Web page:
This remains a complex area and we would suggest that you contact us to review your company’s share structure to check whether particular shareholders would be entitled to relief for their shares.

Brighton & Hove Newsletter – March 2019

We are excited to announce that we are launching a new lunch, the Brighton Lunch! The first meeting will be on the 4th June 2019 – for more information click here

The next Brighton & Hove lunch will be on 12th March 2019, 12:30 PM – 2:30 PM at the Ginger Pig Pub, sponsored by Whitespace & ViiSana - Book here

Book onto upcoming dates here:

Hove Lunch dates


ViiSana logo





Who is Whitespace and what do you do?

Whitespace is a Brighton-based creative agency specialising in design, web and marketing. We founded the business after having worked together in various guises for the last 12 years so we have a really solid and collaborative working relationship. Each of us leads one of our three focus areas.

Some clients come to us for just one of our services, others are keen to use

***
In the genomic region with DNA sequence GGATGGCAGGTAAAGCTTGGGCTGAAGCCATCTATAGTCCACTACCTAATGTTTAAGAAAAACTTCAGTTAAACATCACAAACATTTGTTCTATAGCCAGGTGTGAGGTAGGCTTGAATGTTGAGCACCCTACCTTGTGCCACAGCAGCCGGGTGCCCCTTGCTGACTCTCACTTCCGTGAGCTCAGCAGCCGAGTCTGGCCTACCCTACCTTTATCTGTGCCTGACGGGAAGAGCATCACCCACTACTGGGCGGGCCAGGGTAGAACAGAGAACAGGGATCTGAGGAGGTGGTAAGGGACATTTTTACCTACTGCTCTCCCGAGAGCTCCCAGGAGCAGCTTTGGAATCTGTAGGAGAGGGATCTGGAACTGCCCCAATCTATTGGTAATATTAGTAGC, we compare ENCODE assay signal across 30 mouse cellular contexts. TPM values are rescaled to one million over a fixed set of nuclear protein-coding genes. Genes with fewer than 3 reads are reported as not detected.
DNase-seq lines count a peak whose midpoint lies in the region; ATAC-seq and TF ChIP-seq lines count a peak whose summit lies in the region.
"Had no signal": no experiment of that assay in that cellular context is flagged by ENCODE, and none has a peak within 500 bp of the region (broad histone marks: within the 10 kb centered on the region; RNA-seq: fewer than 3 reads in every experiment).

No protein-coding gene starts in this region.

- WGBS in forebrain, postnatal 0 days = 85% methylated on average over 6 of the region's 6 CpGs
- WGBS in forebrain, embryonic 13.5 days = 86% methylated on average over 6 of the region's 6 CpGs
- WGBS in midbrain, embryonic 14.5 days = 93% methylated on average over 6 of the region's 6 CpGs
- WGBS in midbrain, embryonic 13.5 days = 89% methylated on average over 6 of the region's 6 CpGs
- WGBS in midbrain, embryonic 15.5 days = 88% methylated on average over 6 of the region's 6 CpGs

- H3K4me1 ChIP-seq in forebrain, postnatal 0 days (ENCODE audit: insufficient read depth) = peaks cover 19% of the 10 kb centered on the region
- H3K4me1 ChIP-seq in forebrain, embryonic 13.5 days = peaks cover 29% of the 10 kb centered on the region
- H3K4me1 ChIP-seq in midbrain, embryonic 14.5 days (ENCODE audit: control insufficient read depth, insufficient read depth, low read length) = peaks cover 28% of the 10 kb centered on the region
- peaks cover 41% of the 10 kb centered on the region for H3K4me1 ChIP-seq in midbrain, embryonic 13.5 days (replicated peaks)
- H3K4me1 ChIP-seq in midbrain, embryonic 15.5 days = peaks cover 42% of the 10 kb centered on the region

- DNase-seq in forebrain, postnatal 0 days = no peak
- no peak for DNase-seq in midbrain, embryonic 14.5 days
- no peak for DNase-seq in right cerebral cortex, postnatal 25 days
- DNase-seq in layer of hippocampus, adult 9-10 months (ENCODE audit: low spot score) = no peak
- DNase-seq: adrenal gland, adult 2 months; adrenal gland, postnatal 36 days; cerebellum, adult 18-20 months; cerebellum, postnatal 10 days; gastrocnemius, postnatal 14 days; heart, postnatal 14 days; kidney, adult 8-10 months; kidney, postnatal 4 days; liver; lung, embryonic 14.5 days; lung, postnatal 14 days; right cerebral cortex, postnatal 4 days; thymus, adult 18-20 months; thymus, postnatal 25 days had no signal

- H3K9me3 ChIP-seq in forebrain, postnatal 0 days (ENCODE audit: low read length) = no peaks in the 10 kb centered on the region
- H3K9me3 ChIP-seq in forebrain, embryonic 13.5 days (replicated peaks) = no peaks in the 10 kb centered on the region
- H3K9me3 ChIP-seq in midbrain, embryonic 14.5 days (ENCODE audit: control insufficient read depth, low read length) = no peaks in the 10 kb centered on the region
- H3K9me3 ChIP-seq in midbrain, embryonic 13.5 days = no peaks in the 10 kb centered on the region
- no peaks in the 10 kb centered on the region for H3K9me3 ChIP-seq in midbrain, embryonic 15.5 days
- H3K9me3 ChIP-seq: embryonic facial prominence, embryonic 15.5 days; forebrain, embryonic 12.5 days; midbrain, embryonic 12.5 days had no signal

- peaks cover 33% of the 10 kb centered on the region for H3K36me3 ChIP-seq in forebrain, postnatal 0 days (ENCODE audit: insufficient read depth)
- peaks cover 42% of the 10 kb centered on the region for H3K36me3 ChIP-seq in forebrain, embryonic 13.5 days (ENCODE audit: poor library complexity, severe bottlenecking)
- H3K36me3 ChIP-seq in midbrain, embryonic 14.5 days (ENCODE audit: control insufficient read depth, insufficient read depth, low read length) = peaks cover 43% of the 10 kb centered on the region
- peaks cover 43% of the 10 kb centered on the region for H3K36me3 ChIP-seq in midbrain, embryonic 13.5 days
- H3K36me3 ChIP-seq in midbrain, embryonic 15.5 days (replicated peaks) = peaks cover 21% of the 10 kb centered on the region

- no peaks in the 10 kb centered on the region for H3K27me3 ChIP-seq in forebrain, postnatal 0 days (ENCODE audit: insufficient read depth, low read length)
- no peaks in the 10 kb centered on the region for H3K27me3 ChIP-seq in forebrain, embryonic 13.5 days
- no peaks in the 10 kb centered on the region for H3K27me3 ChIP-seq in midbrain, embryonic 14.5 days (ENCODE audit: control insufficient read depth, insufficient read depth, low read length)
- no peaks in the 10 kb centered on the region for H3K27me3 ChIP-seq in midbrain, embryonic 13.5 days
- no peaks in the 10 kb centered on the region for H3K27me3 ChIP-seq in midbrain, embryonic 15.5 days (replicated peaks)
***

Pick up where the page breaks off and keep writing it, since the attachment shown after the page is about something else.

all three. We are really focused on our areas of expertise – we don’t try to be all things to all men, instead we do what we do well and are supported by an exceptionally strong network of collaborators and friends in the industry.

How did the three of you come together?

We worked together as heads of department in the same company before forming Whitespace.

Steve and James also previously worked for years on web and app projects, while Milly was James’ client

collaborating on various successful designs and marketing projects.

“We recognised we could build something together that we could be proud of and haven’t looked back”


All of us share the same core values, creative approach and love of good design. We each have our individual specialisms and strengths. We recognised we could build something together that we could be proud of and haven’t looked back!

What makes Whitespace special?